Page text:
Moving to Malta
A comprehensive guide to moving to Malta
Expats who plan on moving to Malta often look forward to the island nation's sunny charm and relaxed lifestyle. But there’s more to your move to Malta than remembering where your beach towel is! The InterNations GO! guide to Malta introduces the smallest EU member state, its visa rules, and housing market.
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Relocating to Malta
Moving to Malta is a prospect that attracts numerous new residents to the tiny island state every year. Retirees from Northern Europe, especially from Britain, appreciate the advantages Malta has to offer — a comparatively cheap cost of living and the country’s historical links to the UK. Expatriate employees and overseas students moving to Malta for professional or academic reasons fall in love with its natural beauty, architectural treasures, and Mediterranean flair. Well-to-do residents from abroad profit from the tax benefits that Malta’s sunny clime also provides.
In sharp contrast to the haven for “high net-worth individuals” imagined by the Maltese government, the country has become a destination for (often undocumented) immigrants from North and sub-Saharan Africa. Some of them are refugees, but many simply hope to raise money for their families by working in Europe for a while. For them, moving to Malta is the first step in making it to mainland Europe, via Sicily and the Italian peninsula. The recent influx of irregular migrants has put its government into the spotlight. Its politicians face both criticism from human rights organizations and pressure from other EU administrations.
Warm Summers and Mild Winters on a Small Isle
Malta is no longer among the newest EU member states (it joined the union in 2004, three years before Bulgaria and Romania), but it is likely to remain the smallest one, with 316 km² of official territory. It’s definitely the sunniest, too. The Mediterranean climate with mild winters and warm summers is an added bonus for lots of people moving to Malta. However, as agreeable as it sounds to live in a country with virtually no rain in July and August and no snowfall for the last fifty years, the aridity poses a considerable challenge to the Maltese population — something that the average tourist may not consider.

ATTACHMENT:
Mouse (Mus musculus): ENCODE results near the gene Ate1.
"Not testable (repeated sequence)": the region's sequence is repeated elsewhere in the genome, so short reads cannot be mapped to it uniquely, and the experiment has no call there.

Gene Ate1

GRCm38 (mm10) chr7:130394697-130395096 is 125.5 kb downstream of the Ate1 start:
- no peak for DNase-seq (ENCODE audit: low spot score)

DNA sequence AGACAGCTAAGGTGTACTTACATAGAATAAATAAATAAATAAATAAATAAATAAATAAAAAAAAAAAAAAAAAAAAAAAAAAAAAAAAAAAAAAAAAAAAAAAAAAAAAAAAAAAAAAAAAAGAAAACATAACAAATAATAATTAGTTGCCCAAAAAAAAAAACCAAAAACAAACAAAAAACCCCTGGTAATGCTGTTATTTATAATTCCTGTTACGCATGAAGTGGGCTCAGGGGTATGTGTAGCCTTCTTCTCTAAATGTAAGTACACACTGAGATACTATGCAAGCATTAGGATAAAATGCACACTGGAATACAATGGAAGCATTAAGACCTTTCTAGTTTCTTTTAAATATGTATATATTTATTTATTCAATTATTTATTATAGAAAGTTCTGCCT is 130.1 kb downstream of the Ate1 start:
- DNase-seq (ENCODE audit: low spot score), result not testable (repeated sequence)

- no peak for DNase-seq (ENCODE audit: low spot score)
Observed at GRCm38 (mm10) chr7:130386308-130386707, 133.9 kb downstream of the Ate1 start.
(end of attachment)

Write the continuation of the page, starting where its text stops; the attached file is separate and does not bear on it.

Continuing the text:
Geographically speaking, Malta is located roughly in the middle of the Mediterranean, about halfway between the Pillars of Hercules and the Levante, between Italy and the North African coast. From a strictly geological point of view, Malta is indeed part of Africa: the islands do not belong to the European continent, but to the African shelf. This particular location, with its strategic advantages, is also reflected in Malta’s cultural heritage.
A Short History of Malta
Phoenicians and Romans, Byzantines and Arabs — all of them decided to settle the island during its eventful history. After the end of Arab rule, it was probably the Knights of St. John, a religious military order founded during the Crusades, as well as the British Empire, that had the biggest influence on Malta. The reason for moving to Malta was to secure the island as a bastion against Ottoman expansion or as a convenient naval base, respectively. Thus the “Maltese” knights and the colonial administration left their mark on modern Malta, its cityscapes and languages.
Malta’s Population: Locals and Immigrants
Today’s population counts a mere 445,500 people, according to 2014 estimates. This number includes the foreign residents moving to Malta for various reasons. Indeed, considering the country’s low birth rate, much of its demographic growth stems from migration.
While lots of Maltese decide to go for a career abroad — for instance, in North America, the Benelux states, or the UK — and then retire back home, expatriates from other countries keep moving to Malta. In 2011, 4.8% of the population was made up of immigrants who arrived in Malta over the last couple of years. Most foreign-born residents are probably Brits. There are sizable groups of immigrants from the Maghreb and sub-Saharan Africa as well; the rest of the foreign community consists of various expats, mostly from European states like Germany, Italy, or Greece.
Moving to Malta has a definite linguistic bonus. The island’s oldest native language is Maltese. It is derived from medieval Sicilian-Arabic and peppered with Italian as well as English loan words.